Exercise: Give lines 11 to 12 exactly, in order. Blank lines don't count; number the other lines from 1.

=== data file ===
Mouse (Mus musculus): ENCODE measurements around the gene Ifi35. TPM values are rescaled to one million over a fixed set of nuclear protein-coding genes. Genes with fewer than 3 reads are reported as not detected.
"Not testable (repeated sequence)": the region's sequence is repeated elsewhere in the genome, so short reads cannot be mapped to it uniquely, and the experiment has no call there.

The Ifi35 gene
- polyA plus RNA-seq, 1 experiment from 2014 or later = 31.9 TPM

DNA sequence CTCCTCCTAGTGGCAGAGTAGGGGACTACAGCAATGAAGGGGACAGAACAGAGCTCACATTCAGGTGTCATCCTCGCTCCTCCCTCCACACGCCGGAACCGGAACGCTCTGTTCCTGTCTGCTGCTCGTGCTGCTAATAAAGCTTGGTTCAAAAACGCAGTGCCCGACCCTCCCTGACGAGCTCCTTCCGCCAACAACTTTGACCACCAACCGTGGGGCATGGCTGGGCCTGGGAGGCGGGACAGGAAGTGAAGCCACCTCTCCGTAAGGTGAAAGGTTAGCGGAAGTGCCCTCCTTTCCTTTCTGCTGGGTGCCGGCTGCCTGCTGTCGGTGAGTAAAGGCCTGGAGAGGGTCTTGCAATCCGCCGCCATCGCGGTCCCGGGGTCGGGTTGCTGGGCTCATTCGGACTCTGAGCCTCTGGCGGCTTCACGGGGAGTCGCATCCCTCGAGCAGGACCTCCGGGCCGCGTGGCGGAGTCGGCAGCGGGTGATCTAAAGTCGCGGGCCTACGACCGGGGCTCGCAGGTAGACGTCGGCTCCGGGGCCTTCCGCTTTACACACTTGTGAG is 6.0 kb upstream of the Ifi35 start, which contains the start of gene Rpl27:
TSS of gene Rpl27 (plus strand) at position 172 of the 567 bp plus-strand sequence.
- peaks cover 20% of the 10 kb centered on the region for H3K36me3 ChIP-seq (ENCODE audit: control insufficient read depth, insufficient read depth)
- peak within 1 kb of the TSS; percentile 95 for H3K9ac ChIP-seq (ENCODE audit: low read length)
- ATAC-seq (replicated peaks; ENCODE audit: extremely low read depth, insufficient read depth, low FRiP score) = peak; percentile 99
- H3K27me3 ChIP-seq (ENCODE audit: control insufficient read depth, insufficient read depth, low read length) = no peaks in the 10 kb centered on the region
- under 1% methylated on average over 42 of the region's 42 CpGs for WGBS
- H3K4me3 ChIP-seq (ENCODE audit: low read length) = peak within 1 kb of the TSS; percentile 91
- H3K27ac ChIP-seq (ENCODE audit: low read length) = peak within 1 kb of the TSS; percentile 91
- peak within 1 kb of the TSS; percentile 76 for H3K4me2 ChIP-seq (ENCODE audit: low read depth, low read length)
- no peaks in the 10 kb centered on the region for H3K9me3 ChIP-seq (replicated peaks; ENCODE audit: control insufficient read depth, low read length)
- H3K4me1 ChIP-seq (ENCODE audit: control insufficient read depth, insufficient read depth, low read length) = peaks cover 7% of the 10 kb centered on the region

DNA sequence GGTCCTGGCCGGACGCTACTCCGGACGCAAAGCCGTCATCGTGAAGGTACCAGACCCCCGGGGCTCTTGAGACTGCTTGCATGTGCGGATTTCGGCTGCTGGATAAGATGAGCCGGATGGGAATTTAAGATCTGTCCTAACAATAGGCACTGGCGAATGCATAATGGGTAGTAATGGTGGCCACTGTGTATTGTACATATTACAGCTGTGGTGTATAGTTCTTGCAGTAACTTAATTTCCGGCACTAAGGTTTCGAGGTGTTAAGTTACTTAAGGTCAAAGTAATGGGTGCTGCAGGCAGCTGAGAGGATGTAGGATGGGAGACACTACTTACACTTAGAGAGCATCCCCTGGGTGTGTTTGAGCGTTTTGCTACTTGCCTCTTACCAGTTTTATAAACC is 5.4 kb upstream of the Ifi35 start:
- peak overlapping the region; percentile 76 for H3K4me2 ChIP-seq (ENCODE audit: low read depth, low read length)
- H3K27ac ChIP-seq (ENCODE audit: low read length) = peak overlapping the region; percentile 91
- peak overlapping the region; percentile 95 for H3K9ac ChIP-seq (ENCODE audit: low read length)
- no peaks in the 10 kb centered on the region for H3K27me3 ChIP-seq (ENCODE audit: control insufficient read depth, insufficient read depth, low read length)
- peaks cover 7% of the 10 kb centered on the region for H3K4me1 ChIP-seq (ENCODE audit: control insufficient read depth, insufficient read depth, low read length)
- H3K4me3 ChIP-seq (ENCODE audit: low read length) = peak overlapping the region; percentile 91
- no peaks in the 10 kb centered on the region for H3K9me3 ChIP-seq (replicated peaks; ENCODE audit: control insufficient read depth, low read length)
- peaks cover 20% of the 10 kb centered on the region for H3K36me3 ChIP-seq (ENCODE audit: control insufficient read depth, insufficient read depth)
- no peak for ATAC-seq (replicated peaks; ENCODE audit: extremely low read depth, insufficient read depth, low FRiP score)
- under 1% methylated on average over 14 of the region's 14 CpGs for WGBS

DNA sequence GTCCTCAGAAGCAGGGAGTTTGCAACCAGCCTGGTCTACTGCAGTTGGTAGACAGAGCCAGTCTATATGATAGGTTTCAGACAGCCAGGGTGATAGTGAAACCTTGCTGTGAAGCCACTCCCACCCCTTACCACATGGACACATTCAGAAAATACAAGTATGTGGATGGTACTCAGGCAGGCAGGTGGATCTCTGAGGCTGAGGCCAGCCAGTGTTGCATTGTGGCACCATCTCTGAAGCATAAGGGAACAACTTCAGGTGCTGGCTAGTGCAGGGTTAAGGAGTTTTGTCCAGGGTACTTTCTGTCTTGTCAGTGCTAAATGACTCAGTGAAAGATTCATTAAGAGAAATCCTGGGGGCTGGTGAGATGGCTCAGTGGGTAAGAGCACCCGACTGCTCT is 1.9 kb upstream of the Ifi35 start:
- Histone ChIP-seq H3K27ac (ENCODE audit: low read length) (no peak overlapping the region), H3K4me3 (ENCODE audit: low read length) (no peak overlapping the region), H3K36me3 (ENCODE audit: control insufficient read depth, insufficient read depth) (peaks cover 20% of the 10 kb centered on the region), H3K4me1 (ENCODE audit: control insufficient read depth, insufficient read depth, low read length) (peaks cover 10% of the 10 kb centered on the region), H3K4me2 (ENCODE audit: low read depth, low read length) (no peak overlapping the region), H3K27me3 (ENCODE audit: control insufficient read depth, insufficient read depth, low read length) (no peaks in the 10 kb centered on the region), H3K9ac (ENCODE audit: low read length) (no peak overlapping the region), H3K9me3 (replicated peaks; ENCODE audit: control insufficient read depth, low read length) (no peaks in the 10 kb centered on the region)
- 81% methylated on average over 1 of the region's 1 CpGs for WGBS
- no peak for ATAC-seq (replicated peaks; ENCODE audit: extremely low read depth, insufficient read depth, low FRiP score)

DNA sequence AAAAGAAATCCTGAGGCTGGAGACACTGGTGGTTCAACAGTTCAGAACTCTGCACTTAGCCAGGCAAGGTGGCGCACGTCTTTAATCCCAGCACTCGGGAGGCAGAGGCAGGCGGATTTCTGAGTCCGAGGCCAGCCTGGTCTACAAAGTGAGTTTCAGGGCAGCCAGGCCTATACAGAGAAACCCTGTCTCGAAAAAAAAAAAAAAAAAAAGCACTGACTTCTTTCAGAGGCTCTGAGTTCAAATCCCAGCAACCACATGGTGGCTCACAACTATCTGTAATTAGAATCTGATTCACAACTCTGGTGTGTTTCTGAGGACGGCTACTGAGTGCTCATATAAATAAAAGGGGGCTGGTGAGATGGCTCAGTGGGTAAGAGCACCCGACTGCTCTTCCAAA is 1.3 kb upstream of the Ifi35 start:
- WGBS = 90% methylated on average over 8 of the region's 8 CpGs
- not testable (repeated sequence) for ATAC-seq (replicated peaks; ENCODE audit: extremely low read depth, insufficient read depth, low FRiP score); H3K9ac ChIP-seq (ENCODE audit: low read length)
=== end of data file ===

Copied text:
- under 1% methylated on average over 42 of the region's 42 CpGs for WGBS
- H3K4me3 ChIP-seq (ENCODE audit: low read length) = peak within 1 kb of the TSS; percentile 91